Research Notes

Mobile Operators Start to See Double

– Expansion Can Be Intoxicating and Cause the Loss of Clear-Sight

Most commercial players in any market around the world would be thrilled to be in a situation where their customers found a need to purchase more goods or services from them. In any sales department the graph of inclining sales is almost a piece of art to enjoy, a piece that is often displayed side by side of expensive abstract paintings! And compared to the abstract paintings the inclining graph is easy to understand, but the simplicity of the graph can be a dangerous illusion.

The wish for increased sales is also found in the sales departments at the world’s mobile operators. But in mature and high penetrated mobile markets the mobile operators need to remain critical to the trend of their customers purchasing and using more than one terminal. Because with this trend follows two central issues. At first this will force the mobile operators to develop and apply a new type of subsidisation strategy, and moreover the tradition bound “mobile penetration” will increasingly loose information value.

Those increasingly number of mobile users that possess and use more than one terminal, can be due to the fact that they have both a personal and a business phone, or that the users besides their “normal” terminal have a PDA and/or Smartphone.  Some users however also choose to purchase “emergency phones” and places these in their vacation house or on their boat. At Strand Consult we believe that 15-20% of all European mobile users have more than one SIM card.

This trend is highly problematic for the mobile operators, as they need to subsidise increasingly more terminals, and thereby the acquisition cost per customer increases. This is not sustainable in the long run as the users does not suddenly double their mobile spending, just because they have two terminals, but the operator can easily have doubled their acquisition cost by selling two terminals to the same customer. The mobile operators’ SAC will in other words not be in balance with the ARPU they are expecting from the customers.

By selling two terminals/SIM cards to their customer, the operators are risking seeing double, as a customer with 2 SIM cards will be counted two times in the operator’s customer base, and consequently the customer will have cost the double to acquire. The operators sales departments will look at their inclining sales graph, but the attractive graph will be an expensive piece of art.

This development makes it necessary for the operators to take their existing subsidy strategy up for revision. At the same time, the operators’ future terminal subsidy strategy must focus on making a sensible relationship between SAC per terminal and revenue per terminal. The operators need to be more flexible in their work with terminal subsidisation in the recognition that their customers’ spending is not equal to the number of terminals the same costumers possess. Differentiation means that high spending customers are offered high subsidies, and low spending customers will not be offered subsidies at all.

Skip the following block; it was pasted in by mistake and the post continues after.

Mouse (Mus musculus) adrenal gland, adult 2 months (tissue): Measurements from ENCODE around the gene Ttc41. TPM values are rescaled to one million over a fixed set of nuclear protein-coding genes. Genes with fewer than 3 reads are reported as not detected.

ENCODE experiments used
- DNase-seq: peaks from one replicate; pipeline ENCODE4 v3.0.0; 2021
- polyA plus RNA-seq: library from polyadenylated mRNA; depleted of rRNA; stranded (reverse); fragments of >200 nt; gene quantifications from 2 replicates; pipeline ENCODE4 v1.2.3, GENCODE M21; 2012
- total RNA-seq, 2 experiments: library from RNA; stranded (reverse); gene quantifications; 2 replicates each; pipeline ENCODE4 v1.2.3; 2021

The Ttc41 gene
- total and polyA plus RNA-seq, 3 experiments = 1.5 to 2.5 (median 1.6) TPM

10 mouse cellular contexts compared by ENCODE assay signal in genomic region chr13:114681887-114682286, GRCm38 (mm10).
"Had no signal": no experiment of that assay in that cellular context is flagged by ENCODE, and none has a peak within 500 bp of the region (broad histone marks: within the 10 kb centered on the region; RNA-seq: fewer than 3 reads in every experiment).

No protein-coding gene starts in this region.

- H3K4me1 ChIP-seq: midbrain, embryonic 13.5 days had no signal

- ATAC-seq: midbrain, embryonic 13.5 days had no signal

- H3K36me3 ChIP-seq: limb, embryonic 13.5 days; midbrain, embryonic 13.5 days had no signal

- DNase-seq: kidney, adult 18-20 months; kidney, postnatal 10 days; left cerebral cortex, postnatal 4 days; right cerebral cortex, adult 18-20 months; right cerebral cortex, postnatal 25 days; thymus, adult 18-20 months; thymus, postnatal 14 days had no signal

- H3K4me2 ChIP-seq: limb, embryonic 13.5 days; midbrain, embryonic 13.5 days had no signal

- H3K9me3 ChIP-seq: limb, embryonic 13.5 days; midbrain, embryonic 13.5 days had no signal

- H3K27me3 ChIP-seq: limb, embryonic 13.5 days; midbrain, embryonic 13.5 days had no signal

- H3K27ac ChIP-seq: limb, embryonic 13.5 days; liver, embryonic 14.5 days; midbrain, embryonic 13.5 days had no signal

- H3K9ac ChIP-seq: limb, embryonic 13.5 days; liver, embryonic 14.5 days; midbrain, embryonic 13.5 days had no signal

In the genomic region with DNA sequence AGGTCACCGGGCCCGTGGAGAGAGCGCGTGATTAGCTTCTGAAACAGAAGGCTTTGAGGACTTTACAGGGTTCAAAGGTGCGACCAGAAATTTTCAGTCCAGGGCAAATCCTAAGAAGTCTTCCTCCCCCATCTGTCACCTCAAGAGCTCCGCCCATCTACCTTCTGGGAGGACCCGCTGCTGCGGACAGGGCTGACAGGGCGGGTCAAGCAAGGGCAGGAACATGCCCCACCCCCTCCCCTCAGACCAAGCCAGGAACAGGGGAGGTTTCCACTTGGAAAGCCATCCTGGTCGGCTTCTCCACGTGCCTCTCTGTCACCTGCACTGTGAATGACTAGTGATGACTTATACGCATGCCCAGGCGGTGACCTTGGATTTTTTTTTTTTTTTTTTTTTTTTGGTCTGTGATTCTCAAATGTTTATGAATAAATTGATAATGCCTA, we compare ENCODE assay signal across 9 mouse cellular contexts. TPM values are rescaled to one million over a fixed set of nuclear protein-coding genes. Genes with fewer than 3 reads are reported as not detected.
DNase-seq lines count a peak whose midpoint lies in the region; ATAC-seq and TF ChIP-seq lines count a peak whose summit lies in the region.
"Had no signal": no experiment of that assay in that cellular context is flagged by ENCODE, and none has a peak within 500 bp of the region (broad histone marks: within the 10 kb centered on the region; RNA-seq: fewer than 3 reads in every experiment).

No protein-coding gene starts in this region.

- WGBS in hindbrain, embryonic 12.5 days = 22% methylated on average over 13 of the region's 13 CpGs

Re-doing the mobile operators’ subsidy strategy will influence the terminal manufacturers and mobile retailers, who have enjoyed the fact that the operators did not especially differentiate subsidies per terminal. A new subsidy strategy will most likely mean that the operators payment to
terminal manufacturers and mobile retailers will be based on revenue share agreements, so that it is not a fixed amount per sold terminal, but a variable amount depending on the customers mobile spending on the specific terminal sold.

The trend that mobile users increasingly will purchase more than one terminal, means that the concept of ”Mobile penetration” looses its information value, as the concept no longer can be used to define how large a percentage of a country’s population possess a mobile terminal. The information value is even more clouded by the fact that SIM cards are increasingly used in navigation equipment and in machine to machine communication.

This means that the operators increasingly need to work with the penetration concepts. SIM penetration and mobile penetration. The concept of SIM penetration looks at the number of terminals in the market, where the concept of mobile penetration shows the number of persons on a country who possess minimum one terminal. The gab between the two different penetration concepts will increase in the future, which will mean that the tele-authorities will become more specific in what they allow the mobile operators to include in their customer count.

The trend of increasing numbers of terminals for one user, is by far the least trend that justifies
significant changes in the mobile value chain as we know it. Strand Consult have identified 10 Mega Trends, which all are analysed in debt in the (+300 pages) report “Mega trends in the mobile industry – a question of life and death”.

The market for mobile telephony will change dramatically due to these Mega trends. It will mean new business processes and revenue sharing models. The report analyses the effect, which the 10 Mega trends will have on terminal manufacturers, content providers, mobile operators and mobile retailers, as well as makes suggestions to what actions the individual market players can do to prepare for the effect of the 10 Mega trends.

The mobile operators must adjust their strategy to the customers changed spending pattern, so that they do not come out injured from a sales success following a not up-to-date subsidisation strategy. When the operators are ready to present their new subsidisation strategy it will influence the rest of the value chain dramatically.

Mega trends in the mobile industry – a question of life and death

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